A Twitter user recently shared her discomfort with the manner in which a Public Transport Security Command (Transcom) officer had handled her case after she made a report against another MRT commuter who had reportedly taken images or videos of her cleavage.
The 19-year-old, who goes by the handle @cathariiine_ on Twitter, said in a string of tweets on Wednesday (19 May) that she was travelling with a friend in the MRT and were reaching the Newton station on Monday when she “looked up and saw the man pointing his phone at us in a really suspicious” manner.
In one of the photographs, the man can be seen holding up his phone high enough to appear as though he was filming or taking photographs, with the camera lens directed towards the victim.
Identifying herself as Catharine to Coconuts Singapore, she said that she had embarked on the train at Ang Mo Kio station, but had only realised what the man had been doing four stops later.
“I looked into the reflection and saw him zooming the camera onto my chest area and taking picture/videos,” Catharine wrote.
When confronted and asked to show his image gallery on his phone, Catharine said that the man had told her in Chinese: “Why, cannot”.
After being prompted again to do so, the man finally agreed to her request.
Catharine said she saw images or videos of her in his phone “before he tilted his phone away and changed to another album”.
“he then showed me an album full of racy pictures of pornstars/women,” she said.
The man had demonstrated “signs of aggression/ being really defensive” when Catharine tried to take his phone to view the album containing her images or videos, which led her to press the emergency button in the train.
“He then proceeded to delete the picture/videos on his phone before the smrt staff came down thus i didn’t have hard evidence against him despite my statement and the video that i’ve taken,” she said.
Because of this, said Catharine, the authorities had classified the incident under intentional harassment and not sexual harassment.
The next day on Thursday, Catharine took to Twitter again to share screenshots from what appeared to be Instagram Direct Messages between her and the Transcom officer who had attended to her case.
TW- sexual harassment
hi guys this is hard for me to talk about because it was so fresh, but i refuse to stay silent about it.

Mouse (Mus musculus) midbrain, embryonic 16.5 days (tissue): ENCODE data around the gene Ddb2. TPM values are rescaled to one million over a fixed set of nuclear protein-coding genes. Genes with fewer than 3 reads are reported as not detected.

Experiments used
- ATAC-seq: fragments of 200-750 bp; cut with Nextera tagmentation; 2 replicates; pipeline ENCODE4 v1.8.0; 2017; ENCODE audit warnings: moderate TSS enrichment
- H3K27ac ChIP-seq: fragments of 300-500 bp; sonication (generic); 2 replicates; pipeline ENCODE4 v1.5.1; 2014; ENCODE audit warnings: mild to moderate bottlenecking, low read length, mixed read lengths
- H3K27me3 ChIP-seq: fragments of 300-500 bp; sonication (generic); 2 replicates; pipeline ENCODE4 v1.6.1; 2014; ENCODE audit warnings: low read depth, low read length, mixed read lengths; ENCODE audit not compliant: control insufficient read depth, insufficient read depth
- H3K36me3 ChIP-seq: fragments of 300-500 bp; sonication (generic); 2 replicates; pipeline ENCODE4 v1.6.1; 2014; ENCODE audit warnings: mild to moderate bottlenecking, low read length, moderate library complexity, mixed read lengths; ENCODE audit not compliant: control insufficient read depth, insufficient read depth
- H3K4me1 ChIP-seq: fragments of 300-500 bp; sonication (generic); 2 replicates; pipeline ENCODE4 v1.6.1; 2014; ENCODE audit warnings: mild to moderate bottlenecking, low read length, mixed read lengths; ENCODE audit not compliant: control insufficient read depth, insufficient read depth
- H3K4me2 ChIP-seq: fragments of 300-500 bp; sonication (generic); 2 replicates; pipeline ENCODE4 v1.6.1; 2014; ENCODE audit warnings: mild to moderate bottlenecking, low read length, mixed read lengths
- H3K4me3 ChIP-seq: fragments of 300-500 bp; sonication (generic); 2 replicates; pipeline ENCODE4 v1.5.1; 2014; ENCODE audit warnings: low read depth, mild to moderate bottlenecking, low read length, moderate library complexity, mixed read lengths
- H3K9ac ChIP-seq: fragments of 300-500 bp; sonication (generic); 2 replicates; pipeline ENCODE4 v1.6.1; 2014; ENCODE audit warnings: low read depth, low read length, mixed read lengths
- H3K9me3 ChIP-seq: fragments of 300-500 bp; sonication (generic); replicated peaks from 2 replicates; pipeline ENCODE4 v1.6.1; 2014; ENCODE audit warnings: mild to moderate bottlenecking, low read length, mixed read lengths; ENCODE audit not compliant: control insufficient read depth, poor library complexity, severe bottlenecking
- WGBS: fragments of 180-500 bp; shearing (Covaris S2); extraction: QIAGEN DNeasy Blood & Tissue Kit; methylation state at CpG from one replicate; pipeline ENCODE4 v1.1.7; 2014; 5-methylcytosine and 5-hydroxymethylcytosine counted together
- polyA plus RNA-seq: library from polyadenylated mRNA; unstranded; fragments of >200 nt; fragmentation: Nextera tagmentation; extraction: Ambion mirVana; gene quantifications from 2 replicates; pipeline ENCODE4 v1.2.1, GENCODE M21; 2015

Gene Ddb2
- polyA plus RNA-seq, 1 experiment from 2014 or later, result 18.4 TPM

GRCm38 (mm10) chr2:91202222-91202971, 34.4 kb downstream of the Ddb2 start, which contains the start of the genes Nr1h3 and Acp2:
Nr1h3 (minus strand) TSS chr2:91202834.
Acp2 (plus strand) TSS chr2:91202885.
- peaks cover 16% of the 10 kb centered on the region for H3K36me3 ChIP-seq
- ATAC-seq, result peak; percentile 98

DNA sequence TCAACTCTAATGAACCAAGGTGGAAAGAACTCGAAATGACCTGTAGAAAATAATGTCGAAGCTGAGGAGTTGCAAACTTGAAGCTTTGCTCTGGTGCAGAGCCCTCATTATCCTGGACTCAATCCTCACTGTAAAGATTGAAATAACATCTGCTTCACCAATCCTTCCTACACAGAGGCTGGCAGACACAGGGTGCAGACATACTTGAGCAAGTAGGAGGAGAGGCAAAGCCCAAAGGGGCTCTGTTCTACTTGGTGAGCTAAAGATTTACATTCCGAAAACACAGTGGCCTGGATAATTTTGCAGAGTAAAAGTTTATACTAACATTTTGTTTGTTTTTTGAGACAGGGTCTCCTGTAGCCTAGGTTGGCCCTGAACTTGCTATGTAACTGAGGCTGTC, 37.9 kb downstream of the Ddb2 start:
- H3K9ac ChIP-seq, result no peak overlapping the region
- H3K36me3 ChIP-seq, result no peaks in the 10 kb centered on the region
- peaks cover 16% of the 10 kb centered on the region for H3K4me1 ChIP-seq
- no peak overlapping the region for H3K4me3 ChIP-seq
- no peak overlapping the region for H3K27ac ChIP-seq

on 17 may, my friend and i were on the train reaching newton station, i looked up and saw the man pointing his phone at us in a really suspicious- pic.twitter.com/OvibBzTSQR
— catto (@cathariiine_) May 19, 2021
look at what the officer from that day dm-ed me 😀😀 pic.twitter.com/nvXbpOvGOz
— catto (@cathariiine_) May 19, 2021
In the messages, the officer could be seen telling Catharine that “this convo is between me & u only okay”.
He also told her that “when i called ur friends number that time she said that u’re already with the station staff”, and thus he was unable to obtain a clear picture of the entire incident.
When prompted by Catharine as to what the purpose behind the conversation was, the officer had ‘advised’ her to “just snatch” the phone away to secure strong evidence of the offence instead of “nicely” asking the perpetrator to hand his phone to her.
“i mean i also understand that u’re still young and just becareful of ur surroundings,” he added.
Visibly uncomfortable with the interaction, Catharine had asked him not to tell her what she should have done in such a situation as she was not able to control her response right after a traumatic event.
“i literally have a whole ass video of the guy taking pictures of me and in my opinion that is already the strongest form of evidence that a girl my size could have gotten from a guy that is literally 2x bigger than me,” she lamented.
Catharine then ended her response by asking the officer to cease interacting with her as she did not “appreciate this interaction”.
The officer replied, acknowledging that he and his colleague should have handled her situation better and apologising for letting her “feel insecure in this convo”.
In another tweet, Catharine shared a separate sequence of messages regarding her case, this time from another account claiming to be a person named “amirah”.
The user said that “it is not nice to expose” the conversation Catharine had with the officer and said that she should apologise to him for doing so.
Catharine, however, pointed out that the officer had broken the standard operating procedure of handling such cases by sending her such private messages in the first place instead of giving her a call regarding the matter.
“i called him out on my story and then he apologised. fella’s not sorry at all,” said Catharine.
Without furnishing further details on the case, the police told Coconuts Singapore on Thursday that they were looking into the matter.